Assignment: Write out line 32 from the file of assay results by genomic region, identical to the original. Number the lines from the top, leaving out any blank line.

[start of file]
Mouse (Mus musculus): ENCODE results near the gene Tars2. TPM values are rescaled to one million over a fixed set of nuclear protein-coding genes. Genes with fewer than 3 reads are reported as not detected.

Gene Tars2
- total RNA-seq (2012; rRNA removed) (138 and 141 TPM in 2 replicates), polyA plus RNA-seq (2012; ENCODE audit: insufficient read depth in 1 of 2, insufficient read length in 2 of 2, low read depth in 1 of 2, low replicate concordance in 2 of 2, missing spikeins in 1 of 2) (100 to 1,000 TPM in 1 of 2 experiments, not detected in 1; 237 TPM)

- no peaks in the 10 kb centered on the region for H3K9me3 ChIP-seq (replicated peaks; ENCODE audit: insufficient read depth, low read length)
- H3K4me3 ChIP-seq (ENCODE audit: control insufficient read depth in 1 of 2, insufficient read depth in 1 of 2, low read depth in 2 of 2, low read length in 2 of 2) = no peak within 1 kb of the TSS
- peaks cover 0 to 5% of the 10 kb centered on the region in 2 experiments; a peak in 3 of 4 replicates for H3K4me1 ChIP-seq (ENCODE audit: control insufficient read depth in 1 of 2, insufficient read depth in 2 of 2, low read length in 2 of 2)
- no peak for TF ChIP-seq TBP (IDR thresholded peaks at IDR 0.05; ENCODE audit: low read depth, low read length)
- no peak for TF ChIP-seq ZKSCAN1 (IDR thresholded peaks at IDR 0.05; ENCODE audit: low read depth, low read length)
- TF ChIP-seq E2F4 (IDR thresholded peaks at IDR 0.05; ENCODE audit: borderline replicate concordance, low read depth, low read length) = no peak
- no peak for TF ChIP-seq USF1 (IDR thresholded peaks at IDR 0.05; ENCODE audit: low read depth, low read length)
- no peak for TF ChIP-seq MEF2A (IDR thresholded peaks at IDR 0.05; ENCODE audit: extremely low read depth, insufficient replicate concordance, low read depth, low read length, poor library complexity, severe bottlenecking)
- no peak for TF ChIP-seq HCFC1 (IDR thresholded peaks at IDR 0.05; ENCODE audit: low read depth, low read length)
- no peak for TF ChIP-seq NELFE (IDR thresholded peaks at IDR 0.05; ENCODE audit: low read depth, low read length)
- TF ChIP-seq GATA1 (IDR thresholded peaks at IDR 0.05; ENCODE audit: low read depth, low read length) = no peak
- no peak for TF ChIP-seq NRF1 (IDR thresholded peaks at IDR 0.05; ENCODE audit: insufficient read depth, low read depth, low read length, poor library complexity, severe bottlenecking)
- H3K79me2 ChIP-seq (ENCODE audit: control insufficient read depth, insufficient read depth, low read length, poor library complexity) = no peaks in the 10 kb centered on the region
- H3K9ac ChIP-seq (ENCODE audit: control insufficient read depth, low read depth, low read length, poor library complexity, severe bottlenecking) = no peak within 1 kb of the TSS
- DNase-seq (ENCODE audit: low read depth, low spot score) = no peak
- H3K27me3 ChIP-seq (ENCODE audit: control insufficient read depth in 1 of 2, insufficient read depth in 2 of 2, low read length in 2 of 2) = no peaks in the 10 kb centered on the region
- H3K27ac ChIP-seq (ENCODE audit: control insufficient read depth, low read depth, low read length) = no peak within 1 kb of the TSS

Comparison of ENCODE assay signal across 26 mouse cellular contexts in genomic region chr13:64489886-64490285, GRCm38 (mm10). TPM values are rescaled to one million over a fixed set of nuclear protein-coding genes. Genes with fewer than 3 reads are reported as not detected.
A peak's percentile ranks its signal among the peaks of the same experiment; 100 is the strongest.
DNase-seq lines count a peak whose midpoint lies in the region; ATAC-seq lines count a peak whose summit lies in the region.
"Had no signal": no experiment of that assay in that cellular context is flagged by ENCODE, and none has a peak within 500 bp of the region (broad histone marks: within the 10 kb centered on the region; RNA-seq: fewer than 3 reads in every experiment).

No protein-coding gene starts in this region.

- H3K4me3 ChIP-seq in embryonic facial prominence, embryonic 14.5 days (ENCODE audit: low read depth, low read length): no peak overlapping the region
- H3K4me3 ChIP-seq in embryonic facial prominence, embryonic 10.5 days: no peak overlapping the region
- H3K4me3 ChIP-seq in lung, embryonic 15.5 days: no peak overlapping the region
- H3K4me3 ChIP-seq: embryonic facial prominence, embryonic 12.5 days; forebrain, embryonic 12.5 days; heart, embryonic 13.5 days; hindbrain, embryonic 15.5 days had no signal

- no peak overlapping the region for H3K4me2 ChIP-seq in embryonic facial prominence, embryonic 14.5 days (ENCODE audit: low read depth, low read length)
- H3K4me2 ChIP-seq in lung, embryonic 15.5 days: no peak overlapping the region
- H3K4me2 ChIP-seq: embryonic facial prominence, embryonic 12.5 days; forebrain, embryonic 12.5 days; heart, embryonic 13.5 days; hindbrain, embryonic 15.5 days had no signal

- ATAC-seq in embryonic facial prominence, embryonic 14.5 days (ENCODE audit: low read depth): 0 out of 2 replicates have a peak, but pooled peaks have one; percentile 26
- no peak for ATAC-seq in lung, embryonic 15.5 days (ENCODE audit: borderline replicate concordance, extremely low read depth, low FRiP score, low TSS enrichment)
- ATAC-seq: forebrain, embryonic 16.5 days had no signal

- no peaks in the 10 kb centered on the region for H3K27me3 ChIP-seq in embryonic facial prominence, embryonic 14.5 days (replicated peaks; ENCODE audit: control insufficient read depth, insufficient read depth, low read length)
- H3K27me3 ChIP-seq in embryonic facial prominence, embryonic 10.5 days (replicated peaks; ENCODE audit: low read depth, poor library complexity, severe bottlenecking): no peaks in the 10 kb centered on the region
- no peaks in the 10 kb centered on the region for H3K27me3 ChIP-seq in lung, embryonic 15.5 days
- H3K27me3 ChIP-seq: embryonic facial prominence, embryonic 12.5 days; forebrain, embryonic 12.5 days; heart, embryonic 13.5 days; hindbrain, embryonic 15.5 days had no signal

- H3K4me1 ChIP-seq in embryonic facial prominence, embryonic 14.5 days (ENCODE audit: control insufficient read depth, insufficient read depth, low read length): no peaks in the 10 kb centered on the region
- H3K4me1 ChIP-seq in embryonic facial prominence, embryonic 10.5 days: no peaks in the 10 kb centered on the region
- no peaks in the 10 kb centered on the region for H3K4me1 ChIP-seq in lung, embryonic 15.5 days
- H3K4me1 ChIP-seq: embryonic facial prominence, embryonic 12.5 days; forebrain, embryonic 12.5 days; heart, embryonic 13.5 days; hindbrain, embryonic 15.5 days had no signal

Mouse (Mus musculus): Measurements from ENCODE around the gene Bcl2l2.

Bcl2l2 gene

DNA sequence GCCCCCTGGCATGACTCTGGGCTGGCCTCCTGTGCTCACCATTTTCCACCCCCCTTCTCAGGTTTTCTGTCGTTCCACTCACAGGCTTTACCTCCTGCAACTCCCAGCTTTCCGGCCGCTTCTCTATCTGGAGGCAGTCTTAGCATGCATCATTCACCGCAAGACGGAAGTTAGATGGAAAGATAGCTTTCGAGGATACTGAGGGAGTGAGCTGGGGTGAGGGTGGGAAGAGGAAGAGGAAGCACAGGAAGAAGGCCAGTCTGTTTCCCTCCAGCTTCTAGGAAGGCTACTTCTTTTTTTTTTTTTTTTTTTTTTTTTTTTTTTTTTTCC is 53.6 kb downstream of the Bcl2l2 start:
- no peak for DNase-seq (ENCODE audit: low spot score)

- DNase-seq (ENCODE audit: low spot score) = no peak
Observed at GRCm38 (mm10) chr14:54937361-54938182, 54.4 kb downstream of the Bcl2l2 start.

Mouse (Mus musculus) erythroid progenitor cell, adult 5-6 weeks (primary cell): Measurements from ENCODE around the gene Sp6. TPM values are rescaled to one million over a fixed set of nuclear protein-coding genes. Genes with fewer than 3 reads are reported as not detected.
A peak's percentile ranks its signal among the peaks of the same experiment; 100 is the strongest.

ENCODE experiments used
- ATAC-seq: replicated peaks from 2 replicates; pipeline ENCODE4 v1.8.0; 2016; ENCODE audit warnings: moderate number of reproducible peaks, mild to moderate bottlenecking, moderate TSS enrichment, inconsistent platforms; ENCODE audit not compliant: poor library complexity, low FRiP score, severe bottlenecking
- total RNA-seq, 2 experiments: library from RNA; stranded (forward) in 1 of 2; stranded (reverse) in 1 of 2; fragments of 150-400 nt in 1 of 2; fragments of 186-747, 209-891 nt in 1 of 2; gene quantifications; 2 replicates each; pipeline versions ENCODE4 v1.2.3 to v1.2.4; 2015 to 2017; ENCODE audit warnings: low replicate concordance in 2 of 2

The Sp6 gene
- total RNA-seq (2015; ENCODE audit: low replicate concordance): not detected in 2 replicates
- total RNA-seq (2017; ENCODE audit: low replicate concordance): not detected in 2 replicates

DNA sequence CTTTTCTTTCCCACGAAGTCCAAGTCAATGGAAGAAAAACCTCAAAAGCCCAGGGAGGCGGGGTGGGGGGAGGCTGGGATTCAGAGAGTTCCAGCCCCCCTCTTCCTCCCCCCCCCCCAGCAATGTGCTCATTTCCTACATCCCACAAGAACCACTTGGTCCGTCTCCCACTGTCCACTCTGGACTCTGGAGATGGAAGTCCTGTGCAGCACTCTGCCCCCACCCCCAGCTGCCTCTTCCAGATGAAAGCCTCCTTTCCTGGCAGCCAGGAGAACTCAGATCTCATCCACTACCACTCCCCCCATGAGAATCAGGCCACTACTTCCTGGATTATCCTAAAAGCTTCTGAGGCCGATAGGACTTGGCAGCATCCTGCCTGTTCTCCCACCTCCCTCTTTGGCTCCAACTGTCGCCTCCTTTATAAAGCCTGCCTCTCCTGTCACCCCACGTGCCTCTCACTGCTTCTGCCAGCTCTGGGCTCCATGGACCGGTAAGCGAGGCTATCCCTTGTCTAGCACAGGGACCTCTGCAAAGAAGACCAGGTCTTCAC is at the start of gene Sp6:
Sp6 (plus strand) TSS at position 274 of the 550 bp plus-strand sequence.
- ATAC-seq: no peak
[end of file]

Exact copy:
- H3K4me2 ChIP-seq: embryonic facial prominence, embryonic 12.5 days; forebrain, embryonic 12.5 days; heart, embryonic 13.5 days; hindbrain, embryonic 15.5 days had no signal